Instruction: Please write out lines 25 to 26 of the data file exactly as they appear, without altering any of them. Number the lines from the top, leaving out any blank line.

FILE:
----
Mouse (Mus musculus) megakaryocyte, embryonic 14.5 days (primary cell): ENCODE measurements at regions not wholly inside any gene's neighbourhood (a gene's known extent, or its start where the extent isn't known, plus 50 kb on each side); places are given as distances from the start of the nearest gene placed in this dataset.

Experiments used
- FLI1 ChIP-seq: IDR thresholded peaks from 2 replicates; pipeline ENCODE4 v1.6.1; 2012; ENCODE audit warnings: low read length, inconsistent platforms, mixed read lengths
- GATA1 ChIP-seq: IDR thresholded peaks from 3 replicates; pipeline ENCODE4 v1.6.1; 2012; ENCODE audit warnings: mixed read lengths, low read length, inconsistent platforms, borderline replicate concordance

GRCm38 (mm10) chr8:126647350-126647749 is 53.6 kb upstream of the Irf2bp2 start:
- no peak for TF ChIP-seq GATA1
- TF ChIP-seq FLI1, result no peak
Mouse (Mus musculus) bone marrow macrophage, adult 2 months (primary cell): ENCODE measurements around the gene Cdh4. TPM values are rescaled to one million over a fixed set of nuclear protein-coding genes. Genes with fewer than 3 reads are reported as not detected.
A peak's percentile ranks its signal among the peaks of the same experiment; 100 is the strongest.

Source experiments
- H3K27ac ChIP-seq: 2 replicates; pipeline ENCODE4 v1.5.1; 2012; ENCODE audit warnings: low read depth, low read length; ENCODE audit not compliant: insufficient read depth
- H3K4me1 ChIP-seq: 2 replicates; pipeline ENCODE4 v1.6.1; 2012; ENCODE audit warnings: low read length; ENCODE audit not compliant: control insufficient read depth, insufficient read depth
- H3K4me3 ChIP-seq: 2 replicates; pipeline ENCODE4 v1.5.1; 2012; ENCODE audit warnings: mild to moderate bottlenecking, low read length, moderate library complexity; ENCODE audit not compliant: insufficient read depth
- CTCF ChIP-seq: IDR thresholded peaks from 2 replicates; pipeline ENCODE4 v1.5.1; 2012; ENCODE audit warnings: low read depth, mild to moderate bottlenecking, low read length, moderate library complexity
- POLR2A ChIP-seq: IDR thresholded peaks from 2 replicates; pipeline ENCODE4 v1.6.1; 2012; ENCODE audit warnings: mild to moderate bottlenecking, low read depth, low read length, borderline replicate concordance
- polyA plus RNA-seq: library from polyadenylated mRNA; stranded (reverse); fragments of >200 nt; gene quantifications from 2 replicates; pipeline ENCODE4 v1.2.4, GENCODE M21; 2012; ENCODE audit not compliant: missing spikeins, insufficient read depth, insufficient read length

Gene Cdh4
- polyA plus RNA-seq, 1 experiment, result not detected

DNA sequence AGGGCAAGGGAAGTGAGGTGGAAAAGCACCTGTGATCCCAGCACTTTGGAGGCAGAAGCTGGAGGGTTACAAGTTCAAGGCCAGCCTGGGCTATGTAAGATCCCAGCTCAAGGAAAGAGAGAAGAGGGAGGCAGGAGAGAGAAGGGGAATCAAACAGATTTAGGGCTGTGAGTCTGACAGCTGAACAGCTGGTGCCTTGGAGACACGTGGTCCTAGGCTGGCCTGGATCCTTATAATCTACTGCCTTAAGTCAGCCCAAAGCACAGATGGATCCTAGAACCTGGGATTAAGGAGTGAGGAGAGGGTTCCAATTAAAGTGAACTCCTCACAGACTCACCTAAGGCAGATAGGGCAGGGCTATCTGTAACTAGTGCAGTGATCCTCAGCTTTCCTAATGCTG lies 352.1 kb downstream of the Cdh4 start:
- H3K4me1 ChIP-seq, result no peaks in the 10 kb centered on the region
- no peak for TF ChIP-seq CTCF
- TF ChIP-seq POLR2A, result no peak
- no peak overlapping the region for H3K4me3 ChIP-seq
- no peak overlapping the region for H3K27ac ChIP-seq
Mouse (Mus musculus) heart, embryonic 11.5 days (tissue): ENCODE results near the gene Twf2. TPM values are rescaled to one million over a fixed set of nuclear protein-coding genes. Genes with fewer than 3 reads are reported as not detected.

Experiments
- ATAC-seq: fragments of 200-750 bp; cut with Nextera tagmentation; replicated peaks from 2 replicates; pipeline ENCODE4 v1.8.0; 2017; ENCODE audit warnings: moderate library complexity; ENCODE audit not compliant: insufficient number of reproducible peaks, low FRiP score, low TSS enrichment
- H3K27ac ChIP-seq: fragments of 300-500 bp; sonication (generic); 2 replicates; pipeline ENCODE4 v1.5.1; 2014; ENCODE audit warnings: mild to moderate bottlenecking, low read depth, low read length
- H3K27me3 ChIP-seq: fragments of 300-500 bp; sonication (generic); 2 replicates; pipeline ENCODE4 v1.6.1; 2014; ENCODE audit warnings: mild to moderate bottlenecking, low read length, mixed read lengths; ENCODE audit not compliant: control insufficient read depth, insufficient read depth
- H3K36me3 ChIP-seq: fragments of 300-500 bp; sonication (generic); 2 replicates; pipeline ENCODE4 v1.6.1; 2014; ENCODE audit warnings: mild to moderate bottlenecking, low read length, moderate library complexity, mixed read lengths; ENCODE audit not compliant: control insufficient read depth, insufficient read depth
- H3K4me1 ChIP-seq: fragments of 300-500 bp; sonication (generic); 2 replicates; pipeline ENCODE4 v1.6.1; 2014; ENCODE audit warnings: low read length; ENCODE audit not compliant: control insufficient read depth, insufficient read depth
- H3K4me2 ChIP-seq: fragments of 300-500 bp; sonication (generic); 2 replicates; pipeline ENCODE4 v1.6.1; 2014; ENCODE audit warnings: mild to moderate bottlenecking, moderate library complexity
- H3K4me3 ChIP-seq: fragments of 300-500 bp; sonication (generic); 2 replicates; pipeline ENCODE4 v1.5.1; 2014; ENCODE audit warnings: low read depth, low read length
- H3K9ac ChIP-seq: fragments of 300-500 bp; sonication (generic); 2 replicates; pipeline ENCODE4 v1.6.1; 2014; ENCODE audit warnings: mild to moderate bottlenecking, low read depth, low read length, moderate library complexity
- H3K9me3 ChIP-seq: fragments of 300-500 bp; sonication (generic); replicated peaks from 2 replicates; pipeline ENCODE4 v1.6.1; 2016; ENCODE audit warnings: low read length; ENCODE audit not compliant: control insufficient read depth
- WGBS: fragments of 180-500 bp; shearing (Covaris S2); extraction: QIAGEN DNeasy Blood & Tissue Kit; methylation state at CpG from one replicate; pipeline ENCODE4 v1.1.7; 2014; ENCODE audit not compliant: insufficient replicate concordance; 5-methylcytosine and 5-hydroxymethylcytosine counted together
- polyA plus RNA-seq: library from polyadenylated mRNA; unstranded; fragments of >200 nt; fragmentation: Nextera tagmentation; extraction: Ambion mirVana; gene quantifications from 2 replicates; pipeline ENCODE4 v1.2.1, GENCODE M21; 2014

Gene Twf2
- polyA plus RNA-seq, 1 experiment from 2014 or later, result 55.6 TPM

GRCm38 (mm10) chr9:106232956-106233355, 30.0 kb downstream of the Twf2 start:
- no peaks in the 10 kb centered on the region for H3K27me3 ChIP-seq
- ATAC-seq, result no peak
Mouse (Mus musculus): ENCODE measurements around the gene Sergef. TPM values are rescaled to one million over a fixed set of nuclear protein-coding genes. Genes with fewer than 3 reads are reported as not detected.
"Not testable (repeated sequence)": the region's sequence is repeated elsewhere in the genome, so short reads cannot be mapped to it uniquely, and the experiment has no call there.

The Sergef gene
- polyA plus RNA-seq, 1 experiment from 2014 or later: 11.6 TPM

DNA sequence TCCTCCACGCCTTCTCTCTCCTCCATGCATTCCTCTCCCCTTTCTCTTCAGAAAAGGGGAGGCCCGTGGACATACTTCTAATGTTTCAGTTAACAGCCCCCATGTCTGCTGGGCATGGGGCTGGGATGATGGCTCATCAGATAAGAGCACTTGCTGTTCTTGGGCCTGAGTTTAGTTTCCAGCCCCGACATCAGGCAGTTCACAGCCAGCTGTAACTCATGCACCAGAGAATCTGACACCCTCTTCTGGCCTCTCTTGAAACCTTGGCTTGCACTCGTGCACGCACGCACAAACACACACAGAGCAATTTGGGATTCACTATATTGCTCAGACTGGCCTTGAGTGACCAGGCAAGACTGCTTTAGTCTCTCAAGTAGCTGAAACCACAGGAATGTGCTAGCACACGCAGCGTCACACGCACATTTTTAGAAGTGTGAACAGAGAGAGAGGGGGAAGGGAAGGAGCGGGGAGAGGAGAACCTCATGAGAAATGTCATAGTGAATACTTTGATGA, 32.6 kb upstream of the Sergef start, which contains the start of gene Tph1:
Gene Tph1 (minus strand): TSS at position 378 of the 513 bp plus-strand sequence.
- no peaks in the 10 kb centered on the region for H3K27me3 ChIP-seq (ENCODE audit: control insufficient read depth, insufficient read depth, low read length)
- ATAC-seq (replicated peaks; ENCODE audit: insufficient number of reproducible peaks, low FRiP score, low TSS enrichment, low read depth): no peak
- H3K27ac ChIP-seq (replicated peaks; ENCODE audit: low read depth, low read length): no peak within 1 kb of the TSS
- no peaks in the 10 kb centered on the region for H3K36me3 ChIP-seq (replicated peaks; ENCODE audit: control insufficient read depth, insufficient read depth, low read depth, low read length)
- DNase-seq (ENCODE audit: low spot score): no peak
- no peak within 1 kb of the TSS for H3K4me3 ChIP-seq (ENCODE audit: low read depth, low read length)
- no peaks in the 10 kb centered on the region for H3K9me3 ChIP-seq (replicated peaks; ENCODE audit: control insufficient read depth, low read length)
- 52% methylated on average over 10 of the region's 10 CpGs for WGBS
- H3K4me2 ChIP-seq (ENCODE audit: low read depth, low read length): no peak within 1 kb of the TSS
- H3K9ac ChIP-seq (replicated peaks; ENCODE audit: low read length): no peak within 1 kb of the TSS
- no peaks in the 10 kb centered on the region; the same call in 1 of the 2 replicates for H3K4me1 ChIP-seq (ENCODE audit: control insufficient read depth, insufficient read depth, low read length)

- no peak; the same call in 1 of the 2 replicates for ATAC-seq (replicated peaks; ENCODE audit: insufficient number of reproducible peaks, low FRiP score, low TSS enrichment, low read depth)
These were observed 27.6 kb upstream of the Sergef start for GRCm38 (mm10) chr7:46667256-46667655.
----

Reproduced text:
Mouse (Mus musculus) heart, embryonic 11.5 days (tissue): ENCODE results near the gene Twf2. TPM values are rescaled to one million over a fixed set of nuclear protein-coding genes. Genes with fewer than 3 reads are reported as not detected.

Experiments